The Secret of Roan Inish |
directed by John Sayles
(First Look, 1994)
Few Hollywood film makers can match John Sayles for a sense of vision, and rarely has Sayles' vision been as clear as it is in The Secret of Roan Inish.
Sayles has not only seen it all: he's written, directed, edited and/or acted in it all -- from Piranha and The Howling to Return of the Seacaucus Seven and Malcolm X. It's no surprise, then, that Sayles should turn up now on the windswept slopes of Ireland's County Donegal, with a story that contains more questions than answers and a cast with almost as many seals as it has people.
Chief among the human players is a young girl, Fiona Keneally (Jeni Courtney), who's been sent to live with her grandparents (Milt Lally and Eileen Colgan) on the family farm and fishery near a small village on the Atlantic coast. Fiona is a strange girl, but she comes by it honestly, she discovers, as she learns more and more of the legend of the Keneally clan and finds it harder and harder to separate it from the reality she sees around her.
Fiona, who's wise beyond even her grandparents' years, knows that her brother disappeared shortly after he was born -- swept out to sea in his cradle as their family was leaving Roan Inish for work and opportunity on the main island.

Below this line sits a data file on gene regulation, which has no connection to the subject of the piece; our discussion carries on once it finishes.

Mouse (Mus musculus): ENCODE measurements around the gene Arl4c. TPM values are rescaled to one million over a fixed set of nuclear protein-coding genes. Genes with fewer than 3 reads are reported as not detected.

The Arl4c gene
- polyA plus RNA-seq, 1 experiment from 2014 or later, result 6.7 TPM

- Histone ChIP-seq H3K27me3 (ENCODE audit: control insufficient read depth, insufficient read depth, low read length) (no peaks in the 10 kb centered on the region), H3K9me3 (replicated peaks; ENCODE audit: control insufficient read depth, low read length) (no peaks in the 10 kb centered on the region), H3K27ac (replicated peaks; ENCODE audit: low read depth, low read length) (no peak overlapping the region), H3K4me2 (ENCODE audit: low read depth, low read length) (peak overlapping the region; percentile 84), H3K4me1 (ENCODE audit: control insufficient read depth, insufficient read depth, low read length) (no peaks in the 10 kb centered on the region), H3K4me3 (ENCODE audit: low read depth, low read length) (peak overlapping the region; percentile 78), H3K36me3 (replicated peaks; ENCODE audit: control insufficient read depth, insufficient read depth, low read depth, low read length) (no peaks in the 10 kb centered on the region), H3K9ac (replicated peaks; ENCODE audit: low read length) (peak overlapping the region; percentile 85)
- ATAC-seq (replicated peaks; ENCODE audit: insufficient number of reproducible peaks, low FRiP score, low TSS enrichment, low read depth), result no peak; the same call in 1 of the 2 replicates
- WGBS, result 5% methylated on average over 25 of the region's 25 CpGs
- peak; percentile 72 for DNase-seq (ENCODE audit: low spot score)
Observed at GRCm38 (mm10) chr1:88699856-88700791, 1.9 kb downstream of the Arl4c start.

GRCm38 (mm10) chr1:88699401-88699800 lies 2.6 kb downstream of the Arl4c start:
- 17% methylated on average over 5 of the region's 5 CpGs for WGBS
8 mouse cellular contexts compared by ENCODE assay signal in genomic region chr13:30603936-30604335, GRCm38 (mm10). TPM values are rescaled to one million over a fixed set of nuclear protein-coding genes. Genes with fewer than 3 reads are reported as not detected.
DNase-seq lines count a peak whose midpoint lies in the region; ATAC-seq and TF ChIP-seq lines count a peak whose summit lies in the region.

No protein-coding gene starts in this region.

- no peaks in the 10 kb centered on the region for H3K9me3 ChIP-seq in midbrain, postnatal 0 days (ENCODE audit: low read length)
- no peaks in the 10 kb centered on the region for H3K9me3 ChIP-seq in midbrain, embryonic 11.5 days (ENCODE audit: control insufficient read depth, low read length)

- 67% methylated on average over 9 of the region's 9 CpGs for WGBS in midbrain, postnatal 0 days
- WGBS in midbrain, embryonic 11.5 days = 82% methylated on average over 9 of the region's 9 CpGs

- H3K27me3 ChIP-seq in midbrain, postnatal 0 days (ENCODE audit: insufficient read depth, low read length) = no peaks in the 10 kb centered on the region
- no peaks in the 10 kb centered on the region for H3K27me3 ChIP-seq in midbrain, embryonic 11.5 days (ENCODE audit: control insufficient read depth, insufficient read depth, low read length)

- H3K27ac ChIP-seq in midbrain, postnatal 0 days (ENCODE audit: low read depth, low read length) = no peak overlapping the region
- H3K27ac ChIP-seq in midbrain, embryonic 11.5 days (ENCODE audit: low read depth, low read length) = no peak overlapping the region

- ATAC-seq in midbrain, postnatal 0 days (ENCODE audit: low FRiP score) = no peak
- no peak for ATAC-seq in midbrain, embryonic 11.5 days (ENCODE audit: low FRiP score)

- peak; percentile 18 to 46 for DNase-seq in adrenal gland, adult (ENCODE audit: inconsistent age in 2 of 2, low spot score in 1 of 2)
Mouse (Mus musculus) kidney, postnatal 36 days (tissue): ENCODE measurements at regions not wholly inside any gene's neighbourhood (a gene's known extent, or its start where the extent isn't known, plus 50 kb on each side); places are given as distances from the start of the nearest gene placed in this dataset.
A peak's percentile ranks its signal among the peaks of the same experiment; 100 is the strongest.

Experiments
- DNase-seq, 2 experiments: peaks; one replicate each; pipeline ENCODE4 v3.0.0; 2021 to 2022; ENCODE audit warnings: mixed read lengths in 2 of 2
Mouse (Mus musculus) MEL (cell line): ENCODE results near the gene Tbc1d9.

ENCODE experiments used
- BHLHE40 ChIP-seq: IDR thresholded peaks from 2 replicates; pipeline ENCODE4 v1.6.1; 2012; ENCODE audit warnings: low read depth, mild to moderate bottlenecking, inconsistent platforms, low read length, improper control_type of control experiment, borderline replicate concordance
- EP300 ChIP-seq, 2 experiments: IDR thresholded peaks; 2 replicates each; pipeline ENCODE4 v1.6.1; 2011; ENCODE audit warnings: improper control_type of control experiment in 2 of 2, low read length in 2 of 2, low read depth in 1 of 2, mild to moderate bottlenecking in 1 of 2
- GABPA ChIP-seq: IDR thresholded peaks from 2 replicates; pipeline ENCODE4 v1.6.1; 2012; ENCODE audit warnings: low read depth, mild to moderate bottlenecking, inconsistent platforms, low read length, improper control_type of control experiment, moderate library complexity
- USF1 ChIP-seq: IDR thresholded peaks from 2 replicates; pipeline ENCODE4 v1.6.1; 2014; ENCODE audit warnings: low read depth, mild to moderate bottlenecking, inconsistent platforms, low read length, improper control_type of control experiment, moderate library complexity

But what she didn't know, until meeting her father's cousin, is that her brother was one of "the dark ones," a Keneally who carries the trademark dark hair and eyes of their most notable ancestor, a selkie. Selkies, he explains, are something like cold-water mermaids -- half human and half seal -- though they appear as all one or the other at any one moment.
All these discoveries lead Fiona to a fixation on Roan Inish, which she can see from her bedroom window, and to the unshakeable belief that her brother is still alive and on the island. What she goes through to convince her family to share her belief is in itself unbelievable. Mostly, however, it's a tribute to her character, and character is one reason Roan Inish succeeds as brilliantly as it does.
Just as important is Sayles' layered narrative style, which reveals Inish's secret one clue at a time through a series of interrelated stories, followed by a series of interrelated images, all photographed in deep greens and blues to emphasize the native beauty of land and sea.
At the same time, Sayles provides a low-key musical score that features, but never overworks, traditional Irish folk tunes, brilliantly scored and beautifully played, woven through the sounds of the sea, making Inish a film that's as much fun to listen to as it is to look at.
Finally, there's the haunting way in which Sayles uses the birds and animals of Roan Inish, capturing their enigmatic looks and using them to punctuate the expressions of frustration and wonderment which drop in turn from almost every character's mouth.
For some, The Secret of Roan Inish will no doubt move too slowly. It lacks murder and mayhem; there are no spies, no quests for new world orders and no buried treasures except for what lies in the human heart. But if you like films that tantalize the senses and stretch your imagination, you could find far worse ways in which to invest one hour and 42 minutes of your life. In fact, you may be hard pressed to find better.